Myth, Politics and Representation
As evidenced by the election of celebrity and reality television star Donald Trump, popular culture has played a vital role in the conceptualisation of political leadership. This revised edition of The American President in Film and Television explores the complex relationship between the construction of fictional presidents on screen and the political cultures from which they emerged. How have our popular cultural fantasies of presidential leadership contributed to the current political reality? Combining textual analysis with close attention to political and historical contexts, the book addresses the reasons behind the proliferation of images of the president in the past twenty-five years, from the archetype in American genre cinema (Air Force One, Independence Day and Deep Impact) to the idealised fantasy figure in network television (The West Wing, 24 and Commander in Chief). With the election of a president whose worldview appears to have been formed entirely by the aesthetics and rhetoric of popular culture, where does the presidency – either on screen or in the White House – go from here?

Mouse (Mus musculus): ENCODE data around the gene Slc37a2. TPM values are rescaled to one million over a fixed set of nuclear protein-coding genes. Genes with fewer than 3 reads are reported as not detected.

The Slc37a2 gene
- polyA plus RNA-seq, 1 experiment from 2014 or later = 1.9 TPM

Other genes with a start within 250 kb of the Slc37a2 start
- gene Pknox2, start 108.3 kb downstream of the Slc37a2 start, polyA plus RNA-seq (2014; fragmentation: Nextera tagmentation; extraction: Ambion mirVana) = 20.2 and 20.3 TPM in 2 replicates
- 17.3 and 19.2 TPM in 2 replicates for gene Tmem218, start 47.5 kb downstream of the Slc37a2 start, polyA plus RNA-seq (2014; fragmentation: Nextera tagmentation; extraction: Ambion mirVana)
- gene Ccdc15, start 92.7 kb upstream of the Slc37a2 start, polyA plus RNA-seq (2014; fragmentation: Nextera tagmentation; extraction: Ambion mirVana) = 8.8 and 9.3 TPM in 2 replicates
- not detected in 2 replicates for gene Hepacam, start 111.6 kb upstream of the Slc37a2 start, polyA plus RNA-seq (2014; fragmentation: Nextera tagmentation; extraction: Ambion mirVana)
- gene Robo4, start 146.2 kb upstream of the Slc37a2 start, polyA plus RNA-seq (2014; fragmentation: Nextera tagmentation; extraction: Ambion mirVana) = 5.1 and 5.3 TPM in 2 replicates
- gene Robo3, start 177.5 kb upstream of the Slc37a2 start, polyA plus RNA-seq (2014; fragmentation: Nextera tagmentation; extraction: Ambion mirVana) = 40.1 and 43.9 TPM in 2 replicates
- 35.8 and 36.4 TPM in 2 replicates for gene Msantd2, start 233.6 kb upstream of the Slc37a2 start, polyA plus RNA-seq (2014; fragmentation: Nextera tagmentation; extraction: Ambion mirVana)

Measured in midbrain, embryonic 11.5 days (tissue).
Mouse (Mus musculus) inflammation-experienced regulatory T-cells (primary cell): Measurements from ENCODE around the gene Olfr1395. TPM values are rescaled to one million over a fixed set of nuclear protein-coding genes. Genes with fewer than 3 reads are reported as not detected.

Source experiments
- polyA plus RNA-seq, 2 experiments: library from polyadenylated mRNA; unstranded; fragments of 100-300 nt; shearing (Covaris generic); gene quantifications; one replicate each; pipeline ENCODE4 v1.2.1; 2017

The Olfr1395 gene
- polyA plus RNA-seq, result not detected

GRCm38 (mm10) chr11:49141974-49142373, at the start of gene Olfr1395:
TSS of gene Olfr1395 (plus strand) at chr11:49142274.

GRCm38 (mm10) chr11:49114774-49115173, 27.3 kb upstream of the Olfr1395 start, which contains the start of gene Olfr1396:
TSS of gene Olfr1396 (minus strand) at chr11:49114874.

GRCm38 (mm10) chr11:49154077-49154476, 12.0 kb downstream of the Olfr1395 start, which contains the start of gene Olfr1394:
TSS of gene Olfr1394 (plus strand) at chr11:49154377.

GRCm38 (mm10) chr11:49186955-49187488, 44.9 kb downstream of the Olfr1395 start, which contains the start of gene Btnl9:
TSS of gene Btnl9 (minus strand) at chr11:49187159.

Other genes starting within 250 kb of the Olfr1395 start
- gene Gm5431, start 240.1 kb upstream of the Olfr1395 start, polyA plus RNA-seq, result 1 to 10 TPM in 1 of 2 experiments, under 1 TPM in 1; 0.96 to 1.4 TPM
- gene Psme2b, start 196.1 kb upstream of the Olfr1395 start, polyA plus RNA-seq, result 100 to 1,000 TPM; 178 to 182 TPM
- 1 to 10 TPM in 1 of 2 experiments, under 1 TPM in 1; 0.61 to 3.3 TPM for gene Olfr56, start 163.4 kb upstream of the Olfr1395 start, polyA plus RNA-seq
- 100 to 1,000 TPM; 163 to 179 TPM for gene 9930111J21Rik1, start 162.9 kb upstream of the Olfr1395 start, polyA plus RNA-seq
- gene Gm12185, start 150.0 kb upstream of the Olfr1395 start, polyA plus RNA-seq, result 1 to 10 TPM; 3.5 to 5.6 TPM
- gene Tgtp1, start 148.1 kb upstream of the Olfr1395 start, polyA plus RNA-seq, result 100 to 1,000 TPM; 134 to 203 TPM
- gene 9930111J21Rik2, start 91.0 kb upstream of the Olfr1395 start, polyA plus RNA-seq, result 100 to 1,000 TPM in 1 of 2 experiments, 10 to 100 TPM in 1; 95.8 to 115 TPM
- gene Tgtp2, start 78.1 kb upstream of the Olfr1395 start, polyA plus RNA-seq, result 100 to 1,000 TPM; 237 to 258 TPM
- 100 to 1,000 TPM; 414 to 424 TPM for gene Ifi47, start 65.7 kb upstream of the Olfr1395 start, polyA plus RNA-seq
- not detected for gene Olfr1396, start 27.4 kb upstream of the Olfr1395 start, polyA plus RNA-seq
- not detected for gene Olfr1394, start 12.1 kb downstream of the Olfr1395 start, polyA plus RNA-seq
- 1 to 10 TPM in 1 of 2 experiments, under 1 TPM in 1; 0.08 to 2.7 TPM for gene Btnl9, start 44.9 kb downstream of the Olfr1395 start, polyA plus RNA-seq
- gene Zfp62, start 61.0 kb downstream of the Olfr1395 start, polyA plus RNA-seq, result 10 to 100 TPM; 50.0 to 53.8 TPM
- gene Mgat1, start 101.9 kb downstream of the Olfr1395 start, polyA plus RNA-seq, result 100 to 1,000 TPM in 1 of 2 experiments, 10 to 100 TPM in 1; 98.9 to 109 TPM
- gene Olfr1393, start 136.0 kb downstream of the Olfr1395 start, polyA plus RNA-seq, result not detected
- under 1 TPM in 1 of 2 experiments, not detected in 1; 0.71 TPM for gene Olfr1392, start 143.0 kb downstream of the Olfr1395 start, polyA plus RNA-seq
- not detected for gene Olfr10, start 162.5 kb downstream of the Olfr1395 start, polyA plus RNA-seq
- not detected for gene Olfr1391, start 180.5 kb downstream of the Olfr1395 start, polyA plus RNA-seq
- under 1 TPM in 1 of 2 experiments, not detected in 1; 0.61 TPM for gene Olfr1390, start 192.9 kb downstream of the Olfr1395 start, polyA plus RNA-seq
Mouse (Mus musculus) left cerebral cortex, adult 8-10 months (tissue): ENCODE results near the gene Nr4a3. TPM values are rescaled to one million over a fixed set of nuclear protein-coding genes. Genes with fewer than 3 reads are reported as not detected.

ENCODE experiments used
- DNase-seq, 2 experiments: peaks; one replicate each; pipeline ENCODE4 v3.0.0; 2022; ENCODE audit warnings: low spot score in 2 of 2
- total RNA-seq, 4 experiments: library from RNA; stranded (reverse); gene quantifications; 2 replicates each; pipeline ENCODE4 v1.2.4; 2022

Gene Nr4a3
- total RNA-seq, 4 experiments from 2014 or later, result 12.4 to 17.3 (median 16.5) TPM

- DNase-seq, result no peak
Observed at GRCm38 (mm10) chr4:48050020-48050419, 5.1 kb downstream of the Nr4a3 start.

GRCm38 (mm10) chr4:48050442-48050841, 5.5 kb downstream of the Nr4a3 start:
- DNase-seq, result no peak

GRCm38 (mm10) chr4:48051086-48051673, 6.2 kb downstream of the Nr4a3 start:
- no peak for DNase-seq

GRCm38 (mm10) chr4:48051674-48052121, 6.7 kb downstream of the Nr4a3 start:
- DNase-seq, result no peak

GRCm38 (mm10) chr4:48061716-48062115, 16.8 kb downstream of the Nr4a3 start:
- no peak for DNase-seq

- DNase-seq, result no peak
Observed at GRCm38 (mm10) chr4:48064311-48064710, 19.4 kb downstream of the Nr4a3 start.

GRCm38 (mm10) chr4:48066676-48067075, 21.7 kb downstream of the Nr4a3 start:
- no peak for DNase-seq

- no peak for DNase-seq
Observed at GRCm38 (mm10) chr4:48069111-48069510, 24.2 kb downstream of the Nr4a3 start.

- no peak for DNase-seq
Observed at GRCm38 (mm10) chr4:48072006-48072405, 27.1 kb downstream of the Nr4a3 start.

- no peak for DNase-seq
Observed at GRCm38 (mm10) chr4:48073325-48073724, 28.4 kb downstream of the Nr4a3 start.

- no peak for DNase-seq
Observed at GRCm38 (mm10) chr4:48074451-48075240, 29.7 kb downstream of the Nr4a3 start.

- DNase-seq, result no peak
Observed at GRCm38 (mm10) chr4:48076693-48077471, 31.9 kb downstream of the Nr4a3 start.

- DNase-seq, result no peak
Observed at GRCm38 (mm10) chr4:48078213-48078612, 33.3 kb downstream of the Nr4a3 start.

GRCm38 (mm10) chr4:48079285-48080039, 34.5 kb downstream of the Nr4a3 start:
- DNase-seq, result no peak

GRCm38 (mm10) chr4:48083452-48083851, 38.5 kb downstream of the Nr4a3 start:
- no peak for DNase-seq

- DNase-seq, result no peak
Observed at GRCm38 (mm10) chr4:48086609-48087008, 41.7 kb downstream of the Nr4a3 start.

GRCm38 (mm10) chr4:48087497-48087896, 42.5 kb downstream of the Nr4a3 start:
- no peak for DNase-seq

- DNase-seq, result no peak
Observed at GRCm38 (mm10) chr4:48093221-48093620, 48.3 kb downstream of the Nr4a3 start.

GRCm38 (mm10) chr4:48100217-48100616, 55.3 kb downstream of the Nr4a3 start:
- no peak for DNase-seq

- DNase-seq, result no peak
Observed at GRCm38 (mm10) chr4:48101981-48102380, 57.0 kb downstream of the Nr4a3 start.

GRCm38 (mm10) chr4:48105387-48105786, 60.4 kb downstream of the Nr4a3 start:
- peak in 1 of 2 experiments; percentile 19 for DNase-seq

Chapter 6. ‘Having it Allen’: Motherhood, Family and the Female Presidency in "Commander in Chief"
CHAPTER 6 ‘Having it Allen’: Motherhood, Family and the Female Presidency in Commander in Chief One of the great lessons of [Hillary Clinton’s] campaign is the continued and accepted role of sexism in American life, particularly in the media … It ...
You are not authenticated to view the full text of this chapter or article.
This site requires a subscription or purchase to access the full text of books or journals.
Do you have any questions? Contact us.Or login to access all content.